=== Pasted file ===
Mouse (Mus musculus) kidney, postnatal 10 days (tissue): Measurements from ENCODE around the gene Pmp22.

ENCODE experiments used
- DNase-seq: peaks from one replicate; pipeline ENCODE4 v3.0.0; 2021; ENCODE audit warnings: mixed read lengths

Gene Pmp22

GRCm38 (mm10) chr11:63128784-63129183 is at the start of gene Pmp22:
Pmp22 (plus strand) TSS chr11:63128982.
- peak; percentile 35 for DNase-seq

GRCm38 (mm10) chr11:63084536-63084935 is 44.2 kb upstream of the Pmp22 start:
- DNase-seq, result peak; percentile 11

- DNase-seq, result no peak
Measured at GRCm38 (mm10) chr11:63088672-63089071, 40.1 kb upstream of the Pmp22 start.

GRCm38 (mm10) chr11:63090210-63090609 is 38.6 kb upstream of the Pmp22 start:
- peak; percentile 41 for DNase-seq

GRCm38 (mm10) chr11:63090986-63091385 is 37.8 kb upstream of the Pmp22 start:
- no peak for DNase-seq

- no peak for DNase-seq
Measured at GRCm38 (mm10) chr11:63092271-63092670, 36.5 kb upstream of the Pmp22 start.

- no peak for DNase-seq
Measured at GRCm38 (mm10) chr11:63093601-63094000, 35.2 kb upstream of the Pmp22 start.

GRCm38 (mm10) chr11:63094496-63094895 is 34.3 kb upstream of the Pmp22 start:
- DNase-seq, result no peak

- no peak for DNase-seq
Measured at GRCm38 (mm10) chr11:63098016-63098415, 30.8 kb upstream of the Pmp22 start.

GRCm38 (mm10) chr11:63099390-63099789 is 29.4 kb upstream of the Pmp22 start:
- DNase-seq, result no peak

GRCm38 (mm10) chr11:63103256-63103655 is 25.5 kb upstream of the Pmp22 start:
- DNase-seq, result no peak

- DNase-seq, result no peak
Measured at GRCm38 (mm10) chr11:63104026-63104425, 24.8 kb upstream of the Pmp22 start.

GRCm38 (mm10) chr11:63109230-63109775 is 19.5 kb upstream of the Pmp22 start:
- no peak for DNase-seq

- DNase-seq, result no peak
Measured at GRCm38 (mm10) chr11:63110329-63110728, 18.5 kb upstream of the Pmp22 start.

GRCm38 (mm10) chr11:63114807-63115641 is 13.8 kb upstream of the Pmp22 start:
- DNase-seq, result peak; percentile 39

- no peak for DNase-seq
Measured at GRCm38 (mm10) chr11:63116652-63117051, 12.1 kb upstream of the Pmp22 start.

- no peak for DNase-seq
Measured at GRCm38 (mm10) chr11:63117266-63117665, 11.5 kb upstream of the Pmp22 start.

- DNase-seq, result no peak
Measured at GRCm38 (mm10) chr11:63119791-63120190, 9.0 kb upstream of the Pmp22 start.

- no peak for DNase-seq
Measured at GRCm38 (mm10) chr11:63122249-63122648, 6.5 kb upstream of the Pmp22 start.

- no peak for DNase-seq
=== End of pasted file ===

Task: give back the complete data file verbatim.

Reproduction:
Mouse (Mus musculus) kidney, postnatal 10 days (tissue): Measurements from ENCODE around the gene Pmp22.

ENCODE experiments used
- DNase-seq: peaks from one replicate; pipeline ENCODE4 v3.0.0; 2021; ENCODE audit warnings: mixed read lengths

Gene Pmp22

GRCm38 (mm10) chr11:63128784-63129183 is at the start of gene Pmp22:
Pmp22 (plus strand) TSS chr11:63128982.
- peak; percentile 35 for DNase-seq

GRCm38 (mm10) chr11:63084536-63084935 is 44.2 kb upstream of the Pmp22 start:
- DNase-seq, result peak; percentile 11

- DNase-seq, result no peak
Measured at GRCm38 (mm10) chr11:63088672-63089071, 40.1 kb upstream of the Pmp22 start.

GRCm38 (mm10) chr11:63090210-63090609 is 38.6 kb upstream of the Pmp22 start:
- peak; percentile 41 for DNase-seq

GRCm38 (mm10) chr11:63090986-63091385 is 37.8 kb upstream of the Pmp22 start:
- no peak for DNase-seq

- no peak for DNase-seq
Measured at GRCm38 (mm10) chr11:63092271-63092670, 36.5 kb upstream of the Pmp22 start.

- no peak for DNase-seq
Measured at GRCm38 (mm10) chr11:63093601-63094000, 35.2 kb upstream of the Pmp22 start.

GRCm38 (mm10) chr11:63094496-63094895 is 34.3 kb upstream of the Pmp22 start:
- DNase-seq, result no peak

- no peak for DNase-seq
Measured at GRCm38 (mm10) chr11:63098016-63098415, 30.8 kb upstream of the Pmp22 start.

GRCm38 (mm10) chr11:63099390-63099789 is 29.4 kb upstream of the Pmp22 start:
- DNase-seq, result no peak

GRCm38 (mm10) chr11:63103256-63103655 is 25.5 kb upstream of the Pmp22 start:
- DNase-seq, result no peak

- DNase-seq, result no peak
Measured at GRCm38 (mm10) chr11:63104026-63104425, 24.8 kb upstream of the Pmp22 start.

GRCm38 (mm10) chr11:63109230-63109775 is 19.5 kb upstream of the Pmp22 start:
- no peak for DNase-seq

- DNase-seq, result no peak
Measured at GRCm38 (mm10) chr11:63110329-63110728, 18.5 kb upstream of the Pmp22 start.

GRCm38 (mm10) chr11:63114807-63115641 is 13.8 kb upstream of the Pmp22 start:
- DNase-seq, result peak; percentile 39

- no peak for DNase-seq
Measured at GRCm38 (mm10) chr11:63116652-63117051, 12.1 kb upstream of the Pmp22 start.

- no peak for DNase-seq
Measured at GRCm38 (mm10) chr11:63117266-63117665, 11.5 kb upstream of the Pmp22 start.

- DNase-seq, result no peak
Measured at GRCm38 (mm10) chr11:63119791-63120190, 9.0 kb upstream of the Pmp22 start.

- no peak for DNase-seq
Measured at GRCm38 (mm10) chr11:63122249-63122648, 6.5 kb upstream of the Pmp22 start.

- no peak for DNase-seq